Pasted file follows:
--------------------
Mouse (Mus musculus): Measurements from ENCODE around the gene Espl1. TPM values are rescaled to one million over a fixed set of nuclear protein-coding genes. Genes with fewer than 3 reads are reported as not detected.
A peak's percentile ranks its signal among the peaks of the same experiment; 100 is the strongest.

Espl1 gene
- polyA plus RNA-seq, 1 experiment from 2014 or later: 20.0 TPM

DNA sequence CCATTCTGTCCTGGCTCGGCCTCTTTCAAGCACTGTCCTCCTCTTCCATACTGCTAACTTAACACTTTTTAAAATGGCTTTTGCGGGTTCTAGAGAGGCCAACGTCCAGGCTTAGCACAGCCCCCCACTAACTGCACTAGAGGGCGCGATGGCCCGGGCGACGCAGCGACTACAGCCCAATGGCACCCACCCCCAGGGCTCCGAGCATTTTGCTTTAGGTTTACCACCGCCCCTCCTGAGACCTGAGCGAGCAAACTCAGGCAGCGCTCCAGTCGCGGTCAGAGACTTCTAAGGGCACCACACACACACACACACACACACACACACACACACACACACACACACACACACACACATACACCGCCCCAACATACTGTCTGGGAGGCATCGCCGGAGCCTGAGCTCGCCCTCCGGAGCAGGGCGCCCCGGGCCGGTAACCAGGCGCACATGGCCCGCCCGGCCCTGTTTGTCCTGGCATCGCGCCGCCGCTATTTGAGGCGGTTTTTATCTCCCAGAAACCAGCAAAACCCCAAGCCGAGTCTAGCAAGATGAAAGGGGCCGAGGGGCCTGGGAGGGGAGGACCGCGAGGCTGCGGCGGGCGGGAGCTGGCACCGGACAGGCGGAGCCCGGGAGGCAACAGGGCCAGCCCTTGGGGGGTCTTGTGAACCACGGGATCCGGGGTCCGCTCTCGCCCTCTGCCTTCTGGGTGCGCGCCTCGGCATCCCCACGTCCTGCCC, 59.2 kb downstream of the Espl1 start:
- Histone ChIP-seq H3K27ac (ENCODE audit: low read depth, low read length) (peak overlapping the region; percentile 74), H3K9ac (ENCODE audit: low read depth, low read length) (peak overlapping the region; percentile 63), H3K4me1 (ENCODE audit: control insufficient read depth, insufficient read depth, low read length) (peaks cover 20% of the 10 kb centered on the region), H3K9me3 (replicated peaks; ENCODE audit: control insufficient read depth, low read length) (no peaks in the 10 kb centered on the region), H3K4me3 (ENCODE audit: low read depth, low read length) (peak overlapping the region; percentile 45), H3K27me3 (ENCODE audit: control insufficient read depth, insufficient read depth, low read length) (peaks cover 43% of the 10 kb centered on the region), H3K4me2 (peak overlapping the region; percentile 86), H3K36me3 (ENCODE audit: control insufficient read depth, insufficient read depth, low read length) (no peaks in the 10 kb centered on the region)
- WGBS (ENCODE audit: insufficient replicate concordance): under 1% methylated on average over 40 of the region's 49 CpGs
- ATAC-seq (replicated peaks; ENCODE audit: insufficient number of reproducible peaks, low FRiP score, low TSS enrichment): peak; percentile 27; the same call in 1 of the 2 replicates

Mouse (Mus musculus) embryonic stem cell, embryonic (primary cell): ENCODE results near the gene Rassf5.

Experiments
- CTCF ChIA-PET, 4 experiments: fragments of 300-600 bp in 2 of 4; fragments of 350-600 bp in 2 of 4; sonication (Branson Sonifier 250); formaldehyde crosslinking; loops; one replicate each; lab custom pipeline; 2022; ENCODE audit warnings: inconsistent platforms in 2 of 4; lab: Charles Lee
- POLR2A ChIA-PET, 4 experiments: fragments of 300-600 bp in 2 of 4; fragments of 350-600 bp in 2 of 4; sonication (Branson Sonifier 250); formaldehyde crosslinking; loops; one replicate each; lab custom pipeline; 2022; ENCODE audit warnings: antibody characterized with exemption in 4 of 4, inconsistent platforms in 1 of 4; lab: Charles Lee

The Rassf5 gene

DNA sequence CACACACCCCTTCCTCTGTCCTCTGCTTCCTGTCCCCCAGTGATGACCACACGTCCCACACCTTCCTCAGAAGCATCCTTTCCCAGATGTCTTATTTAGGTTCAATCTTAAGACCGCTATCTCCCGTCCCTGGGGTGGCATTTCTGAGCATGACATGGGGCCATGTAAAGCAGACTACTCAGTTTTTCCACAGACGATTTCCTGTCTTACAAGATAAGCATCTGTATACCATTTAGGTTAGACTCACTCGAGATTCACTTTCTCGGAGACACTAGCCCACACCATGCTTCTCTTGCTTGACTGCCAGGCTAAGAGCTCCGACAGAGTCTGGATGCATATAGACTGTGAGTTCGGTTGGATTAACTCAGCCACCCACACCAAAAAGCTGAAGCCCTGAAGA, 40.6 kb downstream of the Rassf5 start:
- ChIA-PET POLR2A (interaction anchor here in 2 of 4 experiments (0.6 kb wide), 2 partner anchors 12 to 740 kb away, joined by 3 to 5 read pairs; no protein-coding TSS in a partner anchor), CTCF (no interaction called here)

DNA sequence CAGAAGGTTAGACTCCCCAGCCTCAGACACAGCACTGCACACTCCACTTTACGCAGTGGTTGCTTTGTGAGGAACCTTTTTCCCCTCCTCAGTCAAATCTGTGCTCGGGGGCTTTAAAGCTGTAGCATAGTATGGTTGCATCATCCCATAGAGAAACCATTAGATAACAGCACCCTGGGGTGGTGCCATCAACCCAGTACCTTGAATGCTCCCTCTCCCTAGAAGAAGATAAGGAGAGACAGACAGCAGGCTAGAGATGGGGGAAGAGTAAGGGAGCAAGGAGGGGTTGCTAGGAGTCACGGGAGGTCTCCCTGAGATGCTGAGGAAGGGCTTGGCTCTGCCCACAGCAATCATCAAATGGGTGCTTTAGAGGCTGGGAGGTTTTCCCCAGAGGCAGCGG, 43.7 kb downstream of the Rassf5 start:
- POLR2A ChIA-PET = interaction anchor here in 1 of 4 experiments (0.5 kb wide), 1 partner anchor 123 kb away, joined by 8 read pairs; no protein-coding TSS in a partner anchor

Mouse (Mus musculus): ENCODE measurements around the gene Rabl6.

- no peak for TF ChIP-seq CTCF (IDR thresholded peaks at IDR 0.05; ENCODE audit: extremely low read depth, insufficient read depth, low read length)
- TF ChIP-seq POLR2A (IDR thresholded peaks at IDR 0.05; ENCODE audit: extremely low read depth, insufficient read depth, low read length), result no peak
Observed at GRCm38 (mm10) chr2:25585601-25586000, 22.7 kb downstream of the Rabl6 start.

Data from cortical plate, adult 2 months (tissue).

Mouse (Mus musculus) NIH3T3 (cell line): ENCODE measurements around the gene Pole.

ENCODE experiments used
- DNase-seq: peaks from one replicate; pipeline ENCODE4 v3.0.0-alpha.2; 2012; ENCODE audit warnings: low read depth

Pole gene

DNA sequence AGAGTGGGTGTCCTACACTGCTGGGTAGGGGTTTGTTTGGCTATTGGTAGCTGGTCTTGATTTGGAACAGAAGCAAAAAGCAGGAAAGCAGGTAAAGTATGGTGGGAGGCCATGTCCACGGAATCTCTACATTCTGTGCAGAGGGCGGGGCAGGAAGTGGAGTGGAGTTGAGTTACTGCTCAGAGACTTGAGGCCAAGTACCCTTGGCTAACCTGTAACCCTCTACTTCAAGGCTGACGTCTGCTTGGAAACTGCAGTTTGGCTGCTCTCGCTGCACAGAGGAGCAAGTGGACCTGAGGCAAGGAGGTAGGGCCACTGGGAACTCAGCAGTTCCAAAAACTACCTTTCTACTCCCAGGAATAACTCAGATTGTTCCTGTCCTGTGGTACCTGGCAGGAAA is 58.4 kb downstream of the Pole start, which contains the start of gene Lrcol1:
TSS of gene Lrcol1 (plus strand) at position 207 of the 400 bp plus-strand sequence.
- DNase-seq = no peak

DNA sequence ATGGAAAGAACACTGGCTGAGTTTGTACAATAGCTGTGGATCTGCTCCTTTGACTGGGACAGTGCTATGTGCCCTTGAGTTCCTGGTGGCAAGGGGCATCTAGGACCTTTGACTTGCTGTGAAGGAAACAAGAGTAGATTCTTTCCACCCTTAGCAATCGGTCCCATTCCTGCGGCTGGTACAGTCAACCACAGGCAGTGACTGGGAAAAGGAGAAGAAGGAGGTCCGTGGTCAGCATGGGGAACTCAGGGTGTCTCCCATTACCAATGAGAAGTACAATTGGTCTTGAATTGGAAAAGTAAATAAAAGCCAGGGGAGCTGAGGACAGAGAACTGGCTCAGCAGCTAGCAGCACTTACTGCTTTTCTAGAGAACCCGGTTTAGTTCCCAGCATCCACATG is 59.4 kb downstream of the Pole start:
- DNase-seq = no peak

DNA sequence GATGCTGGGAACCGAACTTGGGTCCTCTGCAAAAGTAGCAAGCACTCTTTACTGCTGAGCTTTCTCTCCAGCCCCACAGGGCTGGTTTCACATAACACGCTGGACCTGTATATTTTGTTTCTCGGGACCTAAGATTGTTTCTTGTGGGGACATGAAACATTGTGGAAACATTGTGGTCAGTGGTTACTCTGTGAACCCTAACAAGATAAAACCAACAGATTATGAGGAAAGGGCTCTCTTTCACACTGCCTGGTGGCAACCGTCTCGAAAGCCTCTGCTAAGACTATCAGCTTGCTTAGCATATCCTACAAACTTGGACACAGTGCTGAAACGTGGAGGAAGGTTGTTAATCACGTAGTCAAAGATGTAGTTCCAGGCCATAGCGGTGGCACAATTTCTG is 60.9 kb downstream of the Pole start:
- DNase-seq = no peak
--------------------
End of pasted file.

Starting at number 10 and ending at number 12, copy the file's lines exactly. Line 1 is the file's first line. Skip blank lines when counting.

Experiments
- CTCF ChIA-PET, 4 experiments: fragments of 300-600 bp in 2 of 4; fragments of 350-600 bp in 2 of 4; sonication (Branson Sonifier 250); formaldehyde crosslinking; loops; one replicate each; lab custom pipeline; 2022; ENCODE audit warnings: inconsistent platforms in 2 of 4; lab: Charles Lee
- POLR2A ChIA-PET, 4 experiments: fragments of 300-600 bp in 2 of 4; fragments of 350-600 bp in 2 of 4; sonication (Branson Sonifier 250); formaldehyde crosslinking; loops; one replicate each; lab custom pipeline; 2022; ENCODE audit warnings: antibody characterized with exemption in 4 of 4, inconsistent platforms in 1 of 4; lab: Charles Lee